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Preventing HIV/AIDS, Other STIs, and Teen Pregnancy: Comprehensive Risk Reduction Interventions

Task Force Finding and Rationale Statement

Definition

Comprehensive Risk Reduction (CRR) interventions promote behaviors that prevent or reduce the risk of pregnancy, HIV, and other sexually transmitted infections (STIs). These interventions may: a) suggest a hierarchy of recommended behaviors that identifies abstinence as the best, or preferred, method but also provides information about sexual risk reduction strategies; b) promote abstinence and sexual risk reduction without placing one approach above another; or c) promote sexual risk reduction strategies, primarily or solely. This review evaluated CRR interventions delivered in school or community settings to groups of adolescents (10-19 years old). These interventions may also include other components such as condom distribution and STI testing.

Task Force Finding

The Community Preventive Services Task Force recommends group-based comprehensive risk reduction (CRR) interventions delivered to adolescents to promote behaviors that prevent or reduce the risk of pregnancy, HIV, and other sexually transmitted infections (STIs). The recommendation is based on sufficient evidence of effectiveness in:

  • Reducing a number of self-reported risk behaviors including:
    • engagement in any sexual activity
    • frequency of sexual activity
    • number of partners
    • frequency of unprotected sexual activity
  • Increasing the self-reported use of protection against pregnancy and STIs
  • Reducing the incidence of self-reported or clinically-documented sexually transmitted infections

There is limited direct evidence of effectiveness, however, for reducing pregnancy and HIV.

Rationale

Our review identified 62 studies and 83 study arms that used a comprehensive risk reduction (CRR) strategy. The effect estimates from this review are of sufficient magnitude to support a conclusion that CRR interventions can have a beneficial effect on public health.

This review contains enough studies of adequate quality to support a recommendation based on strong evidence of effectiveness. However, the Task Force concluded that there is sufficient, rather than strong, evidence of effectiveness due to variations across studies in intervention effect estimates. The summary statistics for each outcome are listed in the table below.

Meta-Analysis Results: Comprehensive Risk Reduction

Outcomes a

# of observations

OR

95% CI

Estimated RR

Sexual Activity

57

0.84

0.75, 0.95

0.88

Frequency of Sexual Activity

14

0.81

0.72, 0.90

b

Number of Partners

28

0.83

0.74, 0.93

0.86

Unprotected Sexual Activity

29

0.70

0.60, 0.82

0.75

Protection c

63

1.39

1.19, 1.62

1.13

Condom Use c

48

1.45

1.20, 1.74

1.12

Oral Contraceptive Use c

10

1.29

0.89, 1.85

1.22

Dual Use c

5

1.21

0.70, 2.12

1.17

Sexually Transmitted Infections

8

0.65

0.47, 0.90

0.69

Pregnancy

11

0.88

0.60, 1.30

0.89

HIV

0

--

--

--

a All of these outcomes were self-reported, with the exception of STIs, which were either self-reported or clinically documented.
b Unable to calculate
c Odds ratio (OR)>1.0 indicate beneficial effects.
CI = Confidence Interval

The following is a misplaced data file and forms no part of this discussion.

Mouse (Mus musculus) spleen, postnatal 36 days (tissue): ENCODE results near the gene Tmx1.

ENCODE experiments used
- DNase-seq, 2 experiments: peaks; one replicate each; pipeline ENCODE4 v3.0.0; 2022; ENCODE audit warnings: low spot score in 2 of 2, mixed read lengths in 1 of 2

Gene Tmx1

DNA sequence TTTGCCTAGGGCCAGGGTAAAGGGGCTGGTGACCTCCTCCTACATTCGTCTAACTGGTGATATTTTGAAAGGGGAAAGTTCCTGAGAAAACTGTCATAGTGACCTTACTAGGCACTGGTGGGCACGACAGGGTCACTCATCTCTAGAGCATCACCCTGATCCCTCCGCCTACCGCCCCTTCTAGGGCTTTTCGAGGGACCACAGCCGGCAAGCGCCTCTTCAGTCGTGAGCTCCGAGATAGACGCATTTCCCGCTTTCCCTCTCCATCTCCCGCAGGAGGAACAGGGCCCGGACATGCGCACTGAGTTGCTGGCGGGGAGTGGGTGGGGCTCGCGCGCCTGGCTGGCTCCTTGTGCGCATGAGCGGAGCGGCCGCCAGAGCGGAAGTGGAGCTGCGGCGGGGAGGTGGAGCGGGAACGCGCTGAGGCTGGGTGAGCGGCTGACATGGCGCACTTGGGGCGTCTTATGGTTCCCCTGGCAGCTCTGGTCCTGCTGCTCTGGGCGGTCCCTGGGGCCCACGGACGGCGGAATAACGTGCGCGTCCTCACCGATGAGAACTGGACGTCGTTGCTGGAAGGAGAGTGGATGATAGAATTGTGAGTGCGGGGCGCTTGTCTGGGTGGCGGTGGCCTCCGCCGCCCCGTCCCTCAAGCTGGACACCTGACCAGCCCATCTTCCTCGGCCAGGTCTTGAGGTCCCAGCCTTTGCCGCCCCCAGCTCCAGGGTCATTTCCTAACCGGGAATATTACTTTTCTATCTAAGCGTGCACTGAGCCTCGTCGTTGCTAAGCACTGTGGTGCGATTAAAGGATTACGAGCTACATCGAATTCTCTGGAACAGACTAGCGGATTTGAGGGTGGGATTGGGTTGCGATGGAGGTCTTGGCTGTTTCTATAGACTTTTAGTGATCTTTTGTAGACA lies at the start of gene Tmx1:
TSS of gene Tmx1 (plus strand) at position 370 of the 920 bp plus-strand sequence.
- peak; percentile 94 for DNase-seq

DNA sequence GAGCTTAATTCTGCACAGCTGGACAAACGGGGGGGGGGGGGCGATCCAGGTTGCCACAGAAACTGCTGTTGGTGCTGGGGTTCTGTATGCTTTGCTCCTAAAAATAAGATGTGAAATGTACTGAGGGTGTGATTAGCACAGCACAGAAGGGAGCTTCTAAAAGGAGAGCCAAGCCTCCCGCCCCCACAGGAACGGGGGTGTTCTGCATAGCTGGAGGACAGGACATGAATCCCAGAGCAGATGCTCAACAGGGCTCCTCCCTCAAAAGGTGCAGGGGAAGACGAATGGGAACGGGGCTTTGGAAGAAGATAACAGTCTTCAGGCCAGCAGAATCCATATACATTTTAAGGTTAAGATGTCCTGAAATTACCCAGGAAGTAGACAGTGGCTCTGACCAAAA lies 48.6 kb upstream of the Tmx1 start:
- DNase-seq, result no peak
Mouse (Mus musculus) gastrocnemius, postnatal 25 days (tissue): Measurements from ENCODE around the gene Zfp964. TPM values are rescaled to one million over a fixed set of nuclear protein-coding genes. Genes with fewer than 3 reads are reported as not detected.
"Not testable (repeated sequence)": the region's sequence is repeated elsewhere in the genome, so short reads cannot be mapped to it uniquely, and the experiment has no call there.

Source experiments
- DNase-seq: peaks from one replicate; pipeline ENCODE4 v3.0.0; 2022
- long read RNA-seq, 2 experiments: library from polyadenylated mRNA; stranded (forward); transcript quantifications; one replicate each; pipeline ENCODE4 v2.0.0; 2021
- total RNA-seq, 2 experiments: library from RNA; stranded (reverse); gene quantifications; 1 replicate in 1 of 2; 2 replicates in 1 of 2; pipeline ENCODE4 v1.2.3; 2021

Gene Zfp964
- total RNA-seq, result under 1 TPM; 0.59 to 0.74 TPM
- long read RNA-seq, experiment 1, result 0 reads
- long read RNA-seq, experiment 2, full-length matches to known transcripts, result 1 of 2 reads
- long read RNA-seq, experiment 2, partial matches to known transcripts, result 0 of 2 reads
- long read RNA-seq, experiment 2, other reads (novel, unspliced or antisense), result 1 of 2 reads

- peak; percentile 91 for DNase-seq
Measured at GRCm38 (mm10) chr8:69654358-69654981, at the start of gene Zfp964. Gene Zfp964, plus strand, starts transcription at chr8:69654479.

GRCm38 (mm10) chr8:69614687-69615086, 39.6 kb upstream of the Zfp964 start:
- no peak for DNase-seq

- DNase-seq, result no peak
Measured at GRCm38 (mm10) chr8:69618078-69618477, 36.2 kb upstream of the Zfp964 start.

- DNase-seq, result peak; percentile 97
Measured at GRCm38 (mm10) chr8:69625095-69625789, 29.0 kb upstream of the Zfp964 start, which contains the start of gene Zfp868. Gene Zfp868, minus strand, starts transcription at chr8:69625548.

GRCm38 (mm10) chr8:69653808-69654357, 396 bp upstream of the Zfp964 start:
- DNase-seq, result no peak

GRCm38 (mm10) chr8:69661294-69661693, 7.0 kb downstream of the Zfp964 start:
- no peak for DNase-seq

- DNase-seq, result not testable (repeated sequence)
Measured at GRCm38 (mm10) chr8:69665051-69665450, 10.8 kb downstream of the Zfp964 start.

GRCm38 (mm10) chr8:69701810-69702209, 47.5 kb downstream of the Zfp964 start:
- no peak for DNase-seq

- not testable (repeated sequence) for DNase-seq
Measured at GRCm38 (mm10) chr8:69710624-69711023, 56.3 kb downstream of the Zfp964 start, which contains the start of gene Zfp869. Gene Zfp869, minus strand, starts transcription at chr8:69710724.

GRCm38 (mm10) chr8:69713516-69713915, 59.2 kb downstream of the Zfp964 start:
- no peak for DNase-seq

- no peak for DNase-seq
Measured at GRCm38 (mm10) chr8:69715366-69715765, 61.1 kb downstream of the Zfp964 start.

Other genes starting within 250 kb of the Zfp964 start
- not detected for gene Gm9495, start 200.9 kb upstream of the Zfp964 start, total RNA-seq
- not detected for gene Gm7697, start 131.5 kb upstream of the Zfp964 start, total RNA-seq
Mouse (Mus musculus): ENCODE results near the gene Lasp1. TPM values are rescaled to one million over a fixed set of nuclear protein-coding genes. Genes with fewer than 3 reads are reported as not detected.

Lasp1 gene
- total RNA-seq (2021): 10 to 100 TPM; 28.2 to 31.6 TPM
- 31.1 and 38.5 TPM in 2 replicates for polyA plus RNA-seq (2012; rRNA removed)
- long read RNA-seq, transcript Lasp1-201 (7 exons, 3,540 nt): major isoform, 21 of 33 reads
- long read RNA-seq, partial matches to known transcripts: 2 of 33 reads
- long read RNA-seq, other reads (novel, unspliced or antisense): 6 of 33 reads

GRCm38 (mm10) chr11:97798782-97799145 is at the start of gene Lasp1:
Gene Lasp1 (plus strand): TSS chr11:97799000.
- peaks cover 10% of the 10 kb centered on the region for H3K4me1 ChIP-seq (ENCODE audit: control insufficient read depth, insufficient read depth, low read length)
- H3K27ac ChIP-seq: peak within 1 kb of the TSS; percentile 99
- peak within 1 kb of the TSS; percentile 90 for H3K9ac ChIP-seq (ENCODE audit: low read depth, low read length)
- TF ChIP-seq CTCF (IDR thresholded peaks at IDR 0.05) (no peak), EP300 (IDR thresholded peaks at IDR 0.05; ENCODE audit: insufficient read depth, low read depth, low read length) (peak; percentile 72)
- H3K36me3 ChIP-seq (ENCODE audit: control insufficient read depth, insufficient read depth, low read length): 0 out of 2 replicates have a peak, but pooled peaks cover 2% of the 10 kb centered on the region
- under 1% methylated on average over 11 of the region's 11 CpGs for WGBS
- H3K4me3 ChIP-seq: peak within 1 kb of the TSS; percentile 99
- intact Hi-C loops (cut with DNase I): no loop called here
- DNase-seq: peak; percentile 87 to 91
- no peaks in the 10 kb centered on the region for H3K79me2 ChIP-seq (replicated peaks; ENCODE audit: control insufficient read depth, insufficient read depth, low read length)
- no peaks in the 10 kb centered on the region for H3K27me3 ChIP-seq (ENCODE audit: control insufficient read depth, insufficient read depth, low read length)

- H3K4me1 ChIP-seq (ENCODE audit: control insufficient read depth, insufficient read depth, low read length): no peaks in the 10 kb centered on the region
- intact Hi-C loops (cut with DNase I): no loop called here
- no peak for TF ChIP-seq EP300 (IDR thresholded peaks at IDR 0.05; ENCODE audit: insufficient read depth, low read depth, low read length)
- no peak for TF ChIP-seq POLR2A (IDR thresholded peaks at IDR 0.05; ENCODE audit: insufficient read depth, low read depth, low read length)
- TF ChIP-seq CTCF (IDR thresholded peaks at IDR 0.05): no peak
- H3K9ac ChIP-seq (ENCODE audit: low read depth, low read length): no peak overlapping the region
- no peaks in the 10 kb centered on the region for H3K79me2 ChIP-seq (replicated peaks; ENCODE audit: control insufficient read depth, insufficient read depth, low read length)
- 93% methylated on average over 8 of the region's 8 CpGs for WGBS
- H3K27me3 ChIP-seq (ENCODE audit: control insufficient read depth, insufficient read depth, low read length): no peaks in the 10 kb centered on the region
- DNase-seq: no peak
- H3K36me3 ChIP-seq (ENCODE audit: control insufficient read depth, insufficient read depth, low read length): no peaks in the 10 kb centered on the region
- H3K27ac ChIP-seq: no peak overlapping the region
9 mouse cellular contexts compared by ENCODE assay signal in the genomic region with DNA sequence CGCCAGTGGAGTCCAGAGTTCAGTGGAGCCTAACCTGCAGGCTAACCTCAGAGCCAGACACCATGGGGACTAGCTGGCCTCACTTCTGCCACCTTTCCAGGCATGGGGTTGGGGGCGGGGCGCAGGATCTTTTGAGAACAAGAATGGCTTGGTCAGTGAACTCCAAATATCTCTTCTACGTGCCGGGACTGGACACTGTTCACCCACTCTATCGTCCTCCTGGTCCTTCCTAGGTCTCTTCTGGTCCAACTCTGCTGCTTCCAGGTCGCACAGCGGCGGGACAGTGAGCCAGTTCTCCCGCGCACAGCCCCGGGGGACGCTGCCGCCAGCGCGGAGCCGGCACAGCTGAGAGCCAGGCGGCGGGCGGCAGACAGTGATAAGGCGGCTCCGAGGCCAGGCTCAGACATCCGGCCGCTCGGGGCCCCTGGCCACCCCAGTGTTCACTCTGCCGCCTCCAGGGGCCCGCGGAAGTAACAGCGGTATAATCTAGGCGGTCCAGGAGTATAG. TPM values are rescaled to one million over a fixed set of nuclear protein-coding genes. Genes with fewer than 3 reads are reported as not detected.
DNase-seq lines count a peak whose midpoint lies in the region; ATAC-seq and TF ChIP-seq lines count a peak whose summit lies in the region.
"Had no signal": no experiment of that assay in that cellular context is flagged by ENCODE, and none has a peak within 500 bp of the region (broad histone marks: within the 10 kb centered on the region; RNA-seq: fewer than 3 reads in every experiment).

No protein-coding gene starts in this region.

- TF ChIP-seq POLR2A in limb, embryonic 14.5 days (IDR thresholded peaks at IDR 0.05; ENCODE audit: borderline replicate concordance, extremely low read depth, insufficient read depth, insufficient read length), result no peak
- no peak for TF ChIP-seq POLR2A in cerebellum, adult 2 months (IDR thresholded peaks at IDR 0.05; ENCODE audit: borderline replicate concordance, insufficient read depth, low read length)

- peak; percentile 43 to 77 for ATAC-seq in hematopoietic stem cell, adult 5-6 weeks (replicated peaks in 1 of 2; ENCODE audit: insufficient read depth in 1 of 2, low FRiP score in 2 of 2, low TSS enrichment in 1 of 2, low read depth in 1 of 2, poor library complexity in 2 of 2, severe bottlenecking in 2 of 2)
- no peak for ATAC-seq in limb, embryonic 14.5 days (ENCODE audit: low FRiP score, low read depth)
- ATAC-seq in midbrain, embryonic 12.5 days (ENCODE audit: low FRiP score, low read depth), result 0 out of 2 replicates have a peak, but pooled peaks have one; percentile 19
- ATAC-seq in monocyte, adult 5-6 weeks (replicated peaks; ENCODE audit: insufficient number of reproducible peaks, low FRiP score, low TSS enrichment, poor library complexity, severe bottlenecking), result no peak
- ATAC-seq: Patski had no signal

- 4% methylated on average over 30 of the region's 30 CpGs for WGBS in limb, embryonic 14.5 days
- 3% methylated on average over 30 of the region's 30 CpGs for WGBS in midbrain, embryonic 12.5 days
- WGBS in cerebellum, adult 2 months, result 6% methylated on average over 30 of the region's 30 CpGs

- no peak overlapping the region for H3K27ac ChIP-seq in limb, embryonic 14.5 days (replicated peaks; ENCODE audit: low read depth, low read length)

RR = Relative Risk

The evidence supports a conclusion that CRR interventions are applicable across a range of populations and settings. Studies included representation from a range of ages (mean min/max: 10-18 years); male only, female only and coed groups; majority African American, majority Caucasian, majority Hispanic and mixed race samples; both baseline virgin and non-virgin samples; and school and community settings. While the effects were generally similar for age, race/ethnicity, baseline virginity status and school and community settings, the results suggest that these interventions may be somewhat more effective for boys than girls. Although the overall results for STIs demonstrate similar beneficial effects in school and community settings, some caution is warranted in generalizing these STI results to low-risk populations in school settings because most of the evidence on this outcome comes from samples of adolescents at high risk for STIs who were recruited in clinical settings.

The implementation of the interventions varied in several potentially important ways, such as deliverer (peer or adult), whether they were targeted to group characteristics, focus (HIV, pregnancy or both) and the inclusion of other interventions in addition to CRR (e.g., condom distribution). There was no consistent evidence regarding the effects of any of these variables on the outcomes evaluated. However, the inability to detect such effects does not suggest that they are unimportant, and additional research to clarify the characteristics that maximize the effectiveness of CRR programs would be valuable.

All included studies were randomized controlled trials (RCTs) or controlled before- after (CBA) designs, and nearly all of the outcomes were self reported. Effects were generally similar for RCTs and CBA studies.

With regard to harms, no evidence was found in this review to support concerns regarding the potential for CRR interventions to result in an increase in sexual activity. To the contrary, the evidence indicated that CRR interventions reduce both prevalence of sexual activity and frequency of sexual activity.


Review completed: June 2009